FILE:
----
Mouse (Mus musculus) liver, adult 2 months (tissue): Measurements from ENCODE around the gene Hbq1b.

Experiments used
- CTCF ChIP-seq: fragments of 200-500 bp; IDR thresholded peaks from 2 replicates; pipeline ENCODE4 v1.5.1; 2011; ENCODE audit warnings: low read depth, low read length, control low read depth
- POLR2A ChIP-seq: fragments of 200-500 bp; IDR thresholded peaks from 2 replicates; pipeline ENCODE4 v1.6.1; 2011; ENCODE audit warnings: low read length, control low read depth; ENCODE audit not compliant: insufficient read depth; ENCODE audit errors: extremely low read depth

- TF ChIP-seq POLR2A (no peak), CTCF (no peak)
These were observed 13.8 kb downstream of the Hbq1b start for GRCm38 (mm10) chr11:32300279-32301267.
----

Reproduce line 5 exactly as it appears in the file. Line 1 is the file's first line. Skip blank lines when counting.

- TF ChIP-seq POLR2A (no peak), CTCF (no peak)